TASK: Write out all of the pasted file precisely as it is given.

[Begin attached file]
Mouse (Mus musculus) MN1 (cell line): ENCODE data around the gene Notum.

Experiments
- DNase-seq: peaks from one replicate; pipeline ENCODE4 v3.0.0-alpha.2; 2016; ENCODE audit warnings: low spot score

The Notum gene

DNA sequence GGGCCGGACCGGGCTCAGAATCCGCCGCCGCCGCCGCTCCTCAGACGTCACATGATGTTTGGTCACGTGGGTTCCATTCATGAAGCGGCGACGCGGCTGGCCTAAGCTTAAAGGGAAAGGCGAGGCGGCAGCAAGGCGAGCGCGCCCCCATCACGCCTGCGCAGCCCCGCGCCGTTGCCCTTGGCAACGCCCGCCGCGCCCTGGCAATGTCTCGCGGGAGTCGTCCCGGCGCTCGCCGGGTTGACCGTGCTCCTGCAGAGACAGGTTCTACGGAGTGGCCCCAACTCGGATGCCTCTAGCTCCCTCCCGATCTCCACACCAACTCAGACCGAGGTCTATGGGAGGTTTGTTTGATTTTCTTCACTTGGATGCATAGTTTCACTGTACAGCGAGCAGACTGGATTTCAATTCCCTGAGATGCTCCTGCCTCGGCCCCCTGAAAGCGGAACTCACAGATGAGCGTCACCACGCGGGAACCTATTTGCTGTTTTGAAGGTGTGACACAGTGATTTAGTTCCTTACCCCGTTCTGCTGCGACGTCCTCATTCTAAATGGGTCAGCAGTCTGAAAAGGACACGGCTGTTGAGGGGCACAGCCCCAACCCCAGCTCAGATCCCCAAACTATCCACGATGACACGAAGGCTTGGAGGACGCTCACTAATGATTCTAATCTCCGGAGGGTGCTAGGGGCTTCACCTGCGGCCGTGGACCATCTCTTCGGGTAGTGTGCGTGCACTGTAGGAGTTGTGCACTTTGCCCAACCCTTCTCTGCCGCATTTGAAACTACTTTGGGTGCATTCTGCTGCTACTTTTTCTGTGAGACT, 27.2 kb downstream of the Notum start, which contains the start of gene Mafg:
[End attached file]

Mouse (Mus musculus) MN1 (cell line): ENCODE data around the gene Notum.

Experiments
- DNase-seq: peaks from one replicate; pipeline ENCODE4 v3.0.0-alpha.2; 2016; ENCODE audit warnings: low spot score

The Notum gene

DNA sequence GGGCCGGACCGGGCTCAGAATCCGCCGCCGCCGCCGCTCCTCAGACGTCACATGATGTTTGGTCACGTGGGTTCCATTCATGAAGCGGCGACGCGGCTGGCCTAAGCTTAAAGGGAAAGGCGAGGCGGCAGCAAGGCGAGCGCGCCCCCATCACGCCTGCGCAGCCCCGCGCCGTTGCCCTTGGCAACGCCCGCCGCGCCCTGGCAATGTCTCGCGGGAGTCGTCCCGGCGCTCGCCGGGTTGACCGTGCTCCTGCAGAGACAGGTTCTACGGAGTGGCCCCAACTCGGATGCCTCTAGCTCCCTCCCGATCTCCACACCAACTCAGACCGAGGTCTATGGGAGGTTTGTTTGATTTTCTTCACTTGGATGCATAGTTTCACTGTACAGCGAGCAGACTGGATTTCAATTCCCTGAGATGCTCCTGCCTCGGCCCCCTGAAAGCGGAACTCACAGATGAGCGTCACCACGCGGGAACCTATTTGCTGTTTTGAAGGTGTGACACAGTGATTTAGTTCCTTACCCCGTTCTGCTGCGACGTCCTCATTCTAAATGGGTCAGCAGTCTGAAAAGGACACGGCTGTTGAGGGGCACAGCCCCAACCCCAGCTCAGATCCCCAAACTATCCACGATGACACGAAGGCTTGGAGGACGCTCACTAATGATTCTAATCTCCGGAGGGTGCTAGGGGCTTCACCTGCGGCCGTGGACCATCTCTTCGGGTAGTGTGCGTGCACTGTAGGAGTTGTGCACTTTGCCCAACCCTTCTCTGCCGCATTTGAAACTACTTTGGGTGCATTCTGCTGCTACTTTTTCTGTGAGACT, 27.2 kb downstream of the Notum start, which contains the start of gene Mafg: